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Ryder Cup facts for kids

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Ryder Cup
Ryder Cup at the 2008 PGA Golf Show new.jpg
Tournament information
Location 2018: Guyancourt,
Île-de-France, France
Established 1927
Course(s) 2018: Le Golf National, Albatros Course
Par 2018: 71
Length 2018: 7,331 yd (6,703 m)
Tour(s) PGA Tour, European Tour
Format Match play
Prize fund None
Month played Late September/ Early October

The Ryder Cup is a biennial men's golf competition between teams from Europe and the United States. The competition is contested every two years with the venue alternating between courses in the United States and Europe. The Ryder Cup is named after the English businessman Samuel Ryder who donated the trophy. The event is jointly administered by the PGA of America and Ryder Cup Europe, the latter a joint venture of the PGA European Tour (60%), the PGA of Great Britain and Ireland (20%), and the PGAs of Europe (20%).

Originally contested between Great Britain and the United States, the first official Ryder Cup took place in the United States in 1927 at Worcester Country Club in Worcester, Massachusetts. The home team won the first five contests, but with the competition's resumption after the Second World War, repeated American dominance eventually led to a decision to extend the representation of "Great Britain and Ireland" to include continental Europe from 1979. The inclusion of continental European golfers was partly prompted by the success of a new generation of Spanish golfers, led by Seve Ballesteros and Antonio Garrido. In 1973 the official title of the British Team had been changed from "Great Britain" to "Great Britain and Ireland", but this was simply a change of name to reflect the fact that golfers from the Republic of Ireland had been playing in the Great Britain Ryder Cup team since 1953, while Northern Irish players had competed since 1947.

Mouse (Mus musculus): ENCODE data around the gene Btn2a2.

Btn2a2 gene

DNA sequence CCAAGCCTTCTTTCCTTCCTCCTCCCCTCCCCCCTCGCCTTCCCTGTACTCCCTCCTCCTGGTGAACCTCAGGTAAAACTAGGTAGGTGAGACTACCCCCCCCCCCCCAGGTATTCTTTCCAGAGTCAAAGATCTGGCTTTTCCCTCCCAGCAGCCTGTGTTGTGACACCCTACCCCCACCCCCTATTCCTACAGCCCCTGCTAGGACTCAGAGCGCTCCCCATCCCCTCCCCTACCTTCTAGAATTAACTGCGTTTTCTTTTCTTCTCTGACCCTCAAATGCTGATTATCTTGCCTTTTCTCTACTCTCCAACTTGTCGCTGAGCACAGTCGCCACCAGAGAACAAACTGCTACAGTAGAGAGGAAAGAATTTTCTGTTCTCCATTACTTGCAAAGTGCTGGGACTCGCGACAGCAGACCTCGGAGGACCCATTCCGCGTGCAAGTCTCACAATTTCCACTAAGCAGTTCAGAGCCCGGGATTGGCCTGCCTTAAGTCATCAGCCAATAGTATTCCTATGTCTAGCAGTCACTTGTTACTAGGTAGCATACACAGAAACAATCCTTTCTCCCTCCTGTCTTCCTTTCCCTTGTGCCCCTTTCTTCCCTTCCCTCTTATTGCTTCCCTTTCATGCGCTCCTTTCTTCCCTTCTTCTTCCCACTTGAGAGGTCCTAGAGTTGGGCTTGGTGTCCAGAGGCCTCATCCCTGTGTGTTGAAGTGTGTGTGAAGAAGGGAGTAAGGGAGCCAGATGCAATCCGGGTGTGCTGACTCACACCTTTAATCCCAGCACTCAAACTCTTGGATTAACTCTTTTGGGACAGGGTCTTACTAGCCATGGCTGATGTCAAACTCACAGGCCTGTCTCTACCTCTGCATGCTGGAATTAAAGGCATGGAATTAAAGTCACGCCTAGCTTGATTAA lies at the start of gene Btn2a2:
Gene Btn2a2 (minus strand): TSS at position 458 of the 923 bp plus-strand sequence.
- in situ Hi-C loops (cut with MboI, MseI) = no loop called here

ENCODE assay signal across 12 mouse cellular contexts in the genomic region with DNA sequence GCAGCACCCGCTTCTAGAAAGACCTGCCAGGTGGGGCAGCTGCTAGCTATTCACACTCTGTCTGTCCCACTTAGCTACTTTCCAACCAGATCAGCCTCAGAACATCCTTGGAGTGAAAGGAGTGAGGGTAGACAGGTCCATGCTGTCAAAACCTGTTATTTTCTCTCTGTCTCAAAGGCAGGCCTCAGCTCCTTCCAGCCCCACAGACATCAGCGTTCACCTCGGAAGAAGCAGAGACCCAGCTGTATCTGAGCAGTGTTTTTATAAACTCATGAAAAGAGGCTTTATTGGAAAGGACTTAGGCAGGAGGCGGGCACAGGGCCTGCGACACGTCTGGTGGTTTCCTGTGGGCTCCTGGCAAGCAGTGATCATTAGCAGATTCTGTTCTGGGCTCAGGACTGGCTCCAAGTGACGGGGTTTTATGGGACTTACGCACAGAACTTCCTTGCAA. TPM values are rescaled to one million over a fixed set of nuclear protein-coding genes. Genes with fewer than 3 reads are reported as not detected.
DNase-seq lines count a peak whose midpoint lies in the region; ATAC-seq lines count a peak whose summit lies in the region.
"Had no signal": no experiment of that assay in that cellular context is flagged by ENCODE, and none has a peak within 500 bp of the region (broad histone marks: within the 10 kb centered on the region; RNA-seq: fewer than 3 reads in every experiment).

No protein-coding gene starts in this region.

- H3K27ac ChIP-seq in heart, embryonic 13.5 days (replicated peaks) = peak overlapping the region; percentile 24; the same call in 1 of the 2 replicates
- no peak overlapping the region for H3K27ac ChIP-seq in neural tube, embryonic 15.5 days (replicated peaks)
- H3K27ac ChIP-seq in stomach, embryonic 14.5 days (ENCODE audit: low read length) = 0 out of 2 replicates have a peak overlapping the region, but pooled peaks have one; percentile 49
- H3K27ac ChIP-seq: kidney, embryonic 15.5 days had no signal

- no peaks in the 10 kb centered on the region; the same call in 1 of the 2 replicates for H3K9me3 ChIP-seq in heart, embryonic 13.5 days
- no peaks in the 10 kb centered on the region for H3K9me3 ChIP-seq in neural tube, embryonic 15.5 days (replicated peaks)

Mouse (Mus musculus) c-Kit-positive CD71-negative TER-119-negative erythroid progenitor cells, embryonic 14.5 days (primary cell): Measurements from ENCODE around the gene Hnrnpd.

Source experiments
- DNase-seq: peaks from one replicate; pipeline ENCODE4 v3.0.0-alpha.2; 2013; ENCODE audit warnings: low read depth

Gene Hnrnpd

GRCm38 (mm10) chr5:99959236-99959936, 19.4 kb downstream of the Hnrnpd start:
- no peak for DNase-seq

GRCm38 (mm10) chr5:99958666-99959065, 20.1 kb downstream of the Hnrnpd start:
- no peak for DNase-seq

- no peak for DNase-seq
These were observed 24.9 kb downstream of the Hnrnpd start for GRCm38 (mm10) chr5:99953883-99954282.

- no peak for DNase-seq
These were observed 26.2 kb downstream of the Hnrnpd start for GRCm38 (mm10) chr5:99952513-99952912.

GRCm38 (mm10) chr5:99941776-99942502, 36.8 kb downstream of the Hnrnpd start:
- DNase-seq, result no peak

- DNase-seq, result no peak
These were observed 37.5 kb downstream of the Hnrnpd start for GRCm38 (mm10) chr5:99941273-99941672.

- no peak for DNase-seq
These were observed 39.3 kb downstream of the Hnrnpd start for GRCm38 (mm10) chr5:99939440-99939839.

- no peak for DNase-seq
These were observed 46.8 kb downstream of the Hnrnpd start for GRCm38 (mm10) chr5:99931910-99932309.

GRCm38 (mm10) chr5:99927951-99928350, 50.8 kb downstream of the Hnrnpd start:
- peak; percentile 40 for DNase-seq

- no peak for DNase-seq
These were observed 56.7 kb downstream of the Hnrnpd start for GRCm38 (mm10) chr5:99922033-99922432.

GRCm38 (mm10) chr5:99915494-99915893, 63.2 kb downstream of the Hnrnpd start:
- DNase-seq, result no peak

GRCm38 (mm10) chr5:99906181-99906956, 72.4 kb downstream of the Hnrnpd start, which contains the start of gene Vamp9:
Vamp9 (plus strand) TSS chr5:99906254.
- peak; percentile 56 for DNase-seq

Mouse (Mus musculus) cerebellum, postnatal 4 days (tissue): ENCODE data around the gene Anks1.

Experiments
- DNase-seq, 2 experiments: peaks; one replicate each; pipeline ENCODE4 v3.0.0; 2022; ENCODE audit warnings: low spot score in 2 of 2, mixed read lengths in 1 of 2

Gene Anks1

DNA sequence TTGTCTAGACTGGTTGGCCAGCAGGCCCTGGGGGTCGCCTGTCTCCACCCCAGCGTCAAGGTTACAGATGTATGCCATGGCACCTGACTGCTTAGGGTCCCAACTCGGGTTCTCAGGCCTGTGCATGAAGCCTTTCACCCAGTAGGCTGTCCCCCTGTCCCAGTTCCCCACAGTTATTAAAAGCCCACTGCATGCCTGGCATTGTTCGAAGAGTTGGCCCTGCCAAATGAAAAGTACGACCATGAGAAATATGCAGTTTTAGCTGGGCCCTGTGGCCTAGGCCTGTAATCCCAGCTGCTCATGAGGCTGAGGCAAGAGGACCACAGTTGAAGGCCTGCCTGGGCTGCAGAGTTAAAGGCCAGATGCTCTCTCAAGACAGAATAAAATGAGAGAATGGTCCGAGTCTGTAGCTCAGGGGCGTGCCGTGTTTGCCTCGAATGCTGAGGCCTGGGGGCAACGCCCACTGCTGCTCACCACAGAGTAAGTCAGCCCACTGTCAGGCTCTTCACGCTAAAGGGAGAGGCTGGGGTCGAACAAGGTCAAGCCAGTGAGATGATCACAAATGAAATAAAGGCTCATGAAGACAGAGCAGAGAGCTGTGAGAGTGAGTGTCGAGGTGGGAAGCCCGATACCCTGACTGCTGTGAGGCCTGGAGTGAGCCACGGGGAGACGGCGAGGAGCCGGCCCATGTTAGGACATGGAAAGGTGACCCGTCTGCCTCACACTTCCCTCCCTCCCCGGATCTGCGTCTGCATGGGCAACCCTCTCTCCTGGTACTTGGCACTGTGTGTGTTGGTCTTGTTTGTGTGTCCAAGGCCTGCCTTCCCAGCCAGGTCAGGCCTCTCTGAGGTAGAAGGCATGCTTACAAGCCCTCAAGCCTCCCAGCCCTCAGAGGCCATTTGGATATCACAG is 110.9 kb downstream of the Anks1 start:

Tony Jacklin's golf ball from Royal Birkdale, 1969
Tony Jacklin's golf ball used in the 1969 Ryder Cup held at Royal Birkdale Golf Club (Museum of Liverpool, England)

Since 1979, Europe has won eleven times outright and retained the Cup once in a tied match, with eight American wins over this period. In addition to players from Great Britain and Ireland, the European team has included players from Belgium, Denmark, France, Germany, Italy, Spain, and Sweden. The Ryder Cup, and its counterpart the Presidents Cup, remain exceptions within the world of professional sports because the players receive no prize money despite the contests being high-profile events that bring in large amounts of money in television and sponsorship revenue.

The current holders are Europe who won in 2018 at the Albatros Course at Le Golf National in Guyancourt, south-west of Paris, by a score of 17½ to 10½.

The next contest will be on the Straits course at Whistling Straits, Haven, Wisconsin, from 25 to 27 September 2020.

Images for kids

See also

Kids robot.svg In Spanish: Ryder Cup para niños

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